Why look! It’s our old friend cartoonist Edmund Waller “Ted” Gale, who left The Times to go to the Los Angeles Examiner. In 1944, April 8 was Holy Saturday and the papers are full of stories and ads for Easter. This was, of course, in the days when many papers (including The Times) published Bible quotations every day.


April 8, 1944

HOLLYWOOD, April 7 — The official choice of Joan Blondell to play Aunt Sissy in “A Tree Grows in Brooklyn” is an inspiration. Who, better than Joan, can play these goodhearted gals whose mistakes in life are often more on the comic than the tragic side. Aunt Sissy is a wonderful character and Joan will play her to the nth degree.

As is Darryl Zanuck’s custom when he hands out a surefire role, he signs the player on a long term contract. Joan, therefore, becomes today a 20th star with a grand array of movies planned for her. Alice Faye, who was to have played Aunt Sissy, has told her company she can not report for work before June or July. Her baby is due any moment.

From the Milwaukee Sentinel.

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LAPD Parker Center Cop Shop Files

1957 Phone Book
In 2013, I was given a box of material that was cleaned out of the old press room at the LAPD’s Parker Center headquarters, sometimes called “the cop shop.” The box was a jumble of press releases, photographs, artists’ sketches and other items dating from the late 1960s to the early 1980s.

This is one of the oldest items in the cop shop files: Two pages from a 1957 phone directory for the municipal courts, which no longer exist.  Notice the telephone exchanges: AT lantic, CU mberland, OL eander, OL ympia, TH ornwall, VI ctoria, etc. Notice Judge Ralph C. Dills (d. 2002), who was also an assemblyman and a state senator.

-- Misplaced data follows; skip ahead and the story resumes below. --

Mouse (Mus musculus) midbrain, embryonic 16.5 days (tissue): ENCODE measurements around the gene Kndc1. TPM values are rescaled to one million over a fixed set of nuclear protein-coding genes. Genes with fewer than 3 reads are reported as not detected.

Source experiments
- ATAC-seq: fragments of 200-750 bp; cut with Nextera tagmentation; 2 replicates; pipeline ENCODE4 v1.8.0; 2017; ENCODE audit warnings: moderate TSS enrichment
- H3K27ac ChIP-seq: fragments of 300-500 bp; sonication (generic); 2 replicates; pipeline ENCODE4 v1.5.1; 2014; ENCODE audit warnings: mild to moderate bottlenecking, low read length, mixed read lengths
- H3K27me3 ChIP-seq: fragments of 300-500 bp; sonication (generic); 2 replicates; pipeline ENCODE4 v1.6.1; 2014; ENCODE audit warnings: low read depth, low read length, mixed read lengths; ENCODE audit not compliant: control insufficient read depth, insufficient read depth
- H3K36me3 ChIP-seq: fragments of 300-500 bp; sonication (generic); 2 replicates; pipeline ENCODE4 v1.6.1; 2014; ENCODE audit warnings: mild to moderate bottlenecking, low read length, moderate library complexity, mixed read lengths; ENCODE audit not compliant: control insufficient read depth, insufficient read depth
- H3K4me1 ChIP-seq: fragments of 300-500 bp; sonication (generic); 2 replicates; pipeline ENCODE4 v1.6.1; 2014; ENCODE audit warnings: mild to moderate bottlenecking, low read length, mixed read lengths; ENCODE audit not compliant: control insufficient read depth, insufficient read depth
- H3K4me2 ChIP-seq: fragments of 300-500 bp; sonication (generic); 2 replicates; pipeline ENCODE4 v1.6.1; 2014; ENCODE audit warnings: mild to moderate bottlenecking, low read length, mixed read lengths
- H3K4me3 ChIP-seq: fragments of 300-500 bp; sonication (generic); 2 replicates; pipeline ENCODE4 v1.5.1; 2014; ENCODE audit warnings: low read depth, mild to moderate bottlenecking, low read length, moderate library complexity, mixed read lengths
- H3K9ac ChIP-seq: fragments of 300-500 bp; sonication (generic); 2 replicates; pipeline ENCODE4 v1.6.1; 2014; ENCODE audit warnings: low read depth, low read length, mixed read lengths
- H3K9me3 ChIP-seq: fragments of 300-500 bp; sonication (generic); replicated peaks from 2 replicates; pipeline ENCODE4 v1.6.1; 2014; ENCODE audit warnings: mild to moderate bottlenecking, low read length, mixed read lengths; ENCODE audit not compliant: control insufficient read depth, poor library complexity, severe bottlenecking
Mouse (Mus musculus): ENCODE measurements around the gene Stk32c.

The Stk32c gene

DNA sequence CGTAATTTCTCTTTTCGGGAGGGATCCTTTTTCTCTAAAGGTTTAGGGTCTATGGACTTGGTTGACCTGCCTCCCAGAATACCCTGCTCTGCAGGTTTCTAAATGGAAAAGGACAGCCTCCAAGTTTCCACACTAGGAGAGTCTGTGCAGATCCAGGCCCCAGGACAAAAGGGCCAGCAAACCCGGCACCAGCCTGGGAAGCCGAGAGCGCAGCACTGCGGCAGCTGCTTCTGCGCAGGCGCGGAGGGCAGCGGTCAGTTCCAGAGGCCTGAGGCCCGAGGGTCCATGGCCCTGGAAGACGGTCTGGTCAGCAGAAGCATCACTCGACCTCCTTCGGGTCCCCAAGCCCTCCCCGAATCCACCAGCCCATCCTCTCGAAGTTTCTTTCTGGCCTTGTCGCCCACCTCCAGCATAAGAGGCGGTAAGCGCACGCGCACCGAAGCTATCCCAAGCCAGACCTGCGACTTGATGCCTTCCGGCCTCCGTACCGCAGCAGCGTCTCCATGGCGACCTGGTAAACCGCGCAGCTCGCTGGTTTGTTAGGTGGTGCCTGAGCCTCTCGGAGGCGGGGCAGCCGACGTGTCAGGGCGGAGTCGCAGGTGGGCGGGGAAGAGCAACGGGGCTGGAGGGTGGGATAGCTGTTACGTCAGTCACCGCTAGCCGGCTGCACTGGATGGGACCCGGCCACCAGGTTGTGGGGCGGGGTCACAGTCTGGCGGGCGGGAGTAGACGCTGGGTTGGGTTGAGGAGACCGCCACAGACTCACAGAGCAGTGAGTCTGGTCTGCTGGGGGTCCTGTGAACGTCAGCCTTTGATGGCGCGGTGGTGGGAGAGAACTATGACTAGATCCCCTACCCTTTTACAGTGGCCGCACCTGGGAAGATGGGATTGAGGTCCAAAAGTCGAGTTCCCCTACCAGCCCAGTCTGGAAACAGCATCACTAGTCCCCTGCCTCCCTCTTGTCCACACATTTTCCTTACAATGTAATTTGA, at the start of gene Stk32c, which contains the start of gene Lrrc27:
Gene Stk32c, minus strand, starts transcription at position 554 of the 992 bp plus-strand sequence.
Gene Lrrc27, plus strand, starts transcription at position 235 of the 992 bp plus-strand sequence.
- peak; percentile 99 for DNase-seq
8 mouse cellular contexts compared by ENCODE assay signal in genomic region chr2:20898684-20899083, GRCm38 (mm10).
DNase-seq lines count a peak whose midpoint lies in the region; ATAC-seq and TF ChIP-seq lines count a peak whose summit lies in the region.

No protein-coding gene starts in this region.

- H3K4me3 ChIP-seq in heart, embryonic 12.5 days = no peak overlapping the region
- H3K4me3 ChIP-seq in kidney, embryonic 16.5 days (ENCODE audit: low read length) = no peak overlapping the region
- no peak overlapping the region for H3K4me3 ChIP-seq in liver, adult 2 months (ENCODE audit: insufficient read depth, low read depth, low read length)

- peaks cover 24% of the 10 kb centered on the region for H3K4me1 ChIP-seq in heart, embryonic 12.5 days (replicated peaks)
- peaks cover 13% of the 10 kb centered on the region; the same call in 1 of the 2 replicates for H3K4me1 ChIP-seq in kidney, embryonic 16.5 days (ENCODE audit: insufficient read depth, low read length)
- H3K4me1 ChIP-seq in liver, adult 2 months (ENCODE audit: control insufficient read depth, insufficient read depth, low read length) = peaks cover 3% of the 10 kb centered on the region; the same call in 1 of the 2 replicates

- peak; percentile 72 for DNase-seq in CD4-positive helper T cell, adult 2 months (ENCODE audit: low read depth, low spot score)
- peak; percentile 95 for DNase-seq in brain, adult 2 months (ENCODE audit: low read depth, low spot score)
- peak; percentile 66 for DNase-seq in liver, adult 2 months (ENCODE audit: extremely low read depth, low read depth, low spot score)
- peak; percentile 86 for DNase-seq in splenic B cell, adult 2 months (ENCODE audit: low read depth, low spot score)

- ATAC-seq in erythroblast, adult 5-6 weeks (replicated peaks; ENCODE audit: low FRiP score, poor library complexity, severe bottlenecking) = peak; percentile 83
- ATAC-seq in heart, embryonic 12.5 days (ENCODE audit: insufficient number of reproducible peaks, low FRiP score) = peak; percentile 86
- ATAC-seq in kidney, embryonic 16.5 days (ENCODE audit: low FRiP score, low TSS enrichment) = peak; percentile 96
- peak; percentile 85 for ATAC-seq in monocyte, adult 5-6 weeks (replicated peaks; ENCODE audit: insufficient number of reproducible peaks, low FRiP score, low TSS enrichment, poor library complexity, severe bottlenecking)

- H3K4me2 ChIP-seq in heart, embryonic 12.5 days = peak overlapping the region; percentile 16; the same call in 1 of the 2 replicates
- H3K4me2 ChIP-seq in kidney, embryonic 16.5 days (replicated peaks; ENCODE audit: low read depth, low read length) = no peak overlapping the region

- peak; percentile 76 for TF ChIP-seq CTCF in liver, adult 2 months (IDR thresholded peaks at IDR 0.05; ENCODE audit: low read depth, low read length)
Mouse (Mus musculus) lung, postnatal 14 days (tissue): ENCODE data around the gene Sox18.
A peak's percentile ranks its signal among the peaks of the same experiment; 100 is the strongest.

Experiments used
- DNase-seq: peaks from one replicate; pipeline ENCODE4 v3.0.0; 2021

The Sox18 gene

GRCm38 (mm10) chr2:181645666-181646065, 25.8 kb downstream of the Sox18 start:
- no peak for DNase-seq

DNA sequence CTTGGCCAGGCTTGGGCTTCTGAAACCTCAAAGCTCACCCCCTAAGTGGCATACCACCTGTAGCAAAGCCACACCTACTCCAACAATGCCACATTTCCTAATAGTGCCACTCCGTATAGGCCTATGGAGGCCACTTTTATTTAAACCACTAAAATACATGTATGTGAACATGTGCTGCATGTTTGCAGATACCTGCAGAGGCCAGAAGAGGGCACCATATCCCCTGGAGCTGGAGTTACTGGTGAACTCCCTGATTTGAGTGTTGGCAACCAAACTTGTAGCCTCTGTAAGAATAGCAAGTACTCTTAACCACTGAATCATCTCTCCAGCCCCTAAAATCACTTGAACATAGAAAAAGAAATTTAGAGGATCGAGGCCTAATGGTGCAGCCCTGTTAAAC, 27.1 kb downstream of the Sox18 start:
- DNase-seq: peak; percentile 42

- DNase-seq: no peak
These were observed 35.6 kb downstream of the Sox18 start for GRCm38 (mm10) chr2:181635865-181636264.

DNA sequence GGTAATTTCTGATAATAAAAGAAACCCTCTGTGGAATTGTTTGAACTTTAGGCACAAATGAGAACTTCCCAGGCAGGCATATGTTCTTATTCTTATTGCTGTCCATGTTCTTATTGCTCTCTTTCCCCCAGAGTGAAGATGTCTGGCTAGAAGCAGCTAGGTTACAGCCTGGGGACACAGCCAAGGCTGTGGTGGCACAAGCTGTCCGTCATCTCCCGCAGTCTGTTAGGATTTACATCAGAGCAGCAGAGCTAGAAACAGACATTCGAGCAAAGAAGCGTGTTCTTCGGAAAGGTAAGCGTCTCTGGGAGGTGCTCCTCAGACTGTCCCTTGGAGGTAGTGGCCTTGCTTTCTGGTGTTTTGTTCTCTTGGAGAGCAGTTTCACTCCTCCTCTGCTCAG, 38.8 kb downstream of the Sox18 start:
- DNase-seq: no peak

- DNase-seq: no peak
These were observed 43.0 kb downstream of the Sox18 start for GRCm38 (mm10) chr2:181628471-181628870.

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Mickey Rooney: Death Claims Andy Hardy

As readers remember (some fondly, others not so much) the late Mickey Rooney, here’s a post I wrote about the fifth Mrs. Mickey Rooney (Barbara Thomason) in 2008.

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Movieland Mystery Photo ( Updated + + + + )

This is “While the City Sleeps,” and although we did Lon Chaney’s “Mr. Wu” recently, I thought it was worth looking at “While the City Sleeps” because a rooftop shootout and another scene provide early glimpses of Los Angeles City Hall, even though the movie is set in New York.

While the City Sleeps
Here’s Lon Chaney climbing up to the roof of a building with City Hall in the background. A production still on Page 10 of “Location Filming in Los Angeles” also shows the Hall of Records in the background, so we know this was filmed on the Main Street side of the building.